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Tip of the Day
Language: Client Scripting
Expertise: Beginner
Mar 20, 1997

How can I use JavaScript functions defined in an external file?

Question:
How can I use JavaScript functions defined in an external file?

Answer:
When JavaScript and the tags, you can save it in a separate file and add a src property to the <script> tag that tells the browser where to find it, as demonstrated below:

This makes it possible for multiple HTML files to share the same JavaScript code. In order for this feature to work, however, there are several requirements which must be met:

  1. The external source file name must end with the extension .js.
  2. The .js file must contain only JavaScript code and no HTML.
  3. The client's browser must be Netscape Navigator 3.
  4. If the .js file is downloaded from a server, the server must map it to the application/x-javascript MIME type.

Requirements (1) and (2) are easy to achieve, since you have complete control over the files.

Requirement (3) is difficult to enforce, since it means you have to alienate all non-Netscape 3 users -- or at the very least generate a separate set of Web pages for them. How many times have you downloaded a Web page and seen a message warning you that "this document looks best on" some other browser besides yours? If your Web page uses functions defined in external JavaScript files, your document should probably include the message, "This document works only on Netscape 3." Of course, even if you don't warn the other browser users, JavaScript error windows popping up all over the place will probably clue them in.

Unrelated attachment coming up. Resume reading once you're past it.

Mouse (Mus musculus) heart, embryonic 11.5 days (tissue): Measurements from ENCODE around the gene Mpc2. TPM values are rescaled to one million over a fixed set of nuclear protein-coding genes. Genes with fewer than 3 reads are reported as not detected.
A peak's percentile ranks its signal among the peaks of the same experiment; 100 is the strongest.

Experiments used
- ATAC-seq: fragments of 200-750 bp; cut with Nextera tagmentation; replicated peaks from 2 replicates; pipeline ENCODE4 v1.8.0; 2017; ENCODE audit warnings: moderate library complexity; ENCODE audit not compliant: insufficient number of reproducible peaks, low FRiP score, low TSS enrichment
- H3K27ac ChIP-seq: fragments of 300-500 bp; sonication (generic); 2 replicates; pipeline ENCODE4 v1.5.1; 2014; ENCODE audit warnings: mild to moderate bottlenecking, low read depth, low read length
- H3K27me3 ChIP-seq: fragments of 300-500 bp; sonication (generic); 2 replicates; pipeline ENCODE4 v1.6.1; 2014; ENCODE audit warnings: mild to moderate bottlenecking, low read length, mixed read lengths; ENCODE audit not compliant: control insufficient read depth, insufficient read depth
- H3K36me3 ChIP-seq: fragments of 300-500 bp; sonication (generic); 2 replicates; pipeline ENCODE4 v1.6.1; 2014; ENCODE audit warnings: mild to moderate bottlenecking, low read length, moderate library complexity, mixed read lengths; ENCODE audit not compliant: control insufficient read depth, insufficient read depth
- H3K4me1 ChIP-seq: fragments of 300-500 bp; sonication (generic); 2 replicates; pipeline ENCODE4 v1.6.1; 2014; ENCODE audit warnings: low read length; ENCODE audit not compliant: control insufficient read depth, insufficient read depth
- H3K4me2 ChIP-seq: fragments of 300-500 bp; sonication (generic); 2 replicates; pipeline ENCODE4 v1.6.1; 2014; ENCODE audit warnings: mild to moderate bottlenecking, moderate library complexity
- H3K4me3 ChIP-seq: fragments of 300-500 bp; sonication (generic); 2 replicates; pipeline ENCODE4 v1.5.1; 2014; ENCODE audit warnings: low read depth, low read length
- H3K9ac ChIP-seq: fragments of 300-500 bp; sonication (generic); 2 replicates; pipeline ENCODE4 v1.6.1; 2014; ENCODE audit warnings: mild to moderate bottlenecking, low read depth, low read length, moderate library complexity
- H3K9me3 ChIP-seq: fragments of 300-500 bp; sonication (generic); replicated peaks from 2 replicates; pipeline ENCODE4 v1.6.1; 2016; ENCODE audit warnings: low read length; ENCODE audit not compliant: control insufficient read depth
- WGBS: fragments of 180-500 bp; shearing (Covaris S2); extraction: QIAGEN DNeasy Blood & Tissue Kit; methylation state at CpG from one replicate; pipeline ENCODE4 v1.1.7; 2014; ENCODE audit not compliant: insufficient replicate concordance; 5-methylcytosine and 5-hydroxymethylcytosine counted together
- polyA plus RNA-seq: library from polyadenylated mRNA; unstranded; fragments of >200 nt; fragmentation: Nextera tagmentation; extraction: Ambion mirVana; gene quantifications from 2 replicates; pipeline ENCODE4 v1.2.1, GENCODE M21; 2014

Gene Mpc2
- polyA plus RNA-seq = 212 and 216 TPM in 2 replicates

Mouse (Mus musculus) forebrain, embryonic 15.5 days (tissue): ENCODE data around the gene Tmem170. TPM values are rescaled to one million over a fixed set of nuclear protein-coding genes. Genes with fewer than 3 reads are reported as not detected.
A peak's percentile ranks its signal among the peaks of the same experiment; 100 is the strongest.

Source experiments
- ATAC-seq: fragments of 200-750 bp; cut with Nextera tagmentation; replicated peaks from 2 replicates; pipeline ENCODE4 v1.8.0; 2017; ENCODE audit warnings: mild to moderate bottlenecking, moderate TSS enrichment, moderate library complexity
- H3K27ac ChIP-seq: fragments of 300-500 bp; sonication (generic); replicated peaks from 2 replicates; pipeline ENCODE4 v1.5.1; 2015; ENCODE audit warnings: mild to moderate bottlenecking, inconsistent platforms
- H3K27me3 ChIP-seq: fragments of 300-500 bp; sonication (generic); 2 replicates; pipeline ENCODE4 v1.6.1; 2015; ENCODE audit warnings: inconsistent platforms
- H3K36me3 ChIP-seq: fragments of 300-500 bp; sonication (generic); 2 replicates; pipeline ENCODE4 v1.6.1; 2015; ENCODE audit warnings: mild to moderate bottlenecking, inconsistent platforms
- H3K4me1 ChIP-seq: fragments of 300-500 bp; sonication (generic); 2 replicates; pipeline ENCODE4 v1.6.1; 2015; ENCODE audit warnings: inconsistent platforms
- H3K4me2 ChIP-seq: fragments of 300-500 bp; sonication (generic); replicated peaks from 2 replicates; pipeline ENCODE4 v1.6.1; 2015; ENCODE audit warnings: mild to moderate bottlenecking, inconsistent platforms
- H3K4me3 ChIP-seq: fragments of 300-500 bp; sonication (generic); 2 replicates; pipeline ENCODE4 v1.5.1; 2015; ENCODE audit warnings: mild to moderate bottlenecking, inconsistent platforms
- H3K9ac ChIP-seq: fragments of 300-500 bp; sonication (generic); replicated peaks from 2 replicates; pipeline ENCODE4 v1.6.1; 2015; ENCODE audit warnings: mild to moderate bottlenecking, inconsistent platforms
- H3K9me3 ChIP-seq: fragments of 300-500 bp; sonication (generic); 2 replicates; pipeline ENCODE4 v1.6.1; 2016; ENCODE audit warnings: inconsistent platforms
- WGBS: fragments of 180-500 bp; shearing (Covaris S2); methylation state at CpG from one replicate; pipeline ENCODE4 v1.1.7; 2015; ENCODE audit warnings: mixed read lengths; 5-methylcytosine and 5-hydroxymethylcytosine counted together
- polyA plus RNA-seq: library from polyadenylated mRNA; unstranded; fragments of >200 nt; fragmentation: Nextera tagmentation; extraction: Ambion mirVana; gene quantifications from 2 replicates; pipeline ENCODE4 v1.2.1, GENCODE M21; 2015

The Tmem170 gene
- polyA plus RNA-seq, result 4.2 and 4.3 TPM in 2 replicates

Requirement (4) might be a little tricky, but not impossible. It means that you may have to contact your Web server's administrator and ask him or her to configure the MIME type for you. If your pages use external JavaScript files and they work on your local file system (i.e., your hard disk) but not on your server, chances are that the Web server is not serving .js files correctly.

One last note about using the tag. Browsers that support external JavaScript files ignore everything between the enclosing script tags when external files are specified. This makes it possible to warn other JavaScript-capable browser users that their browser is about to freak out:

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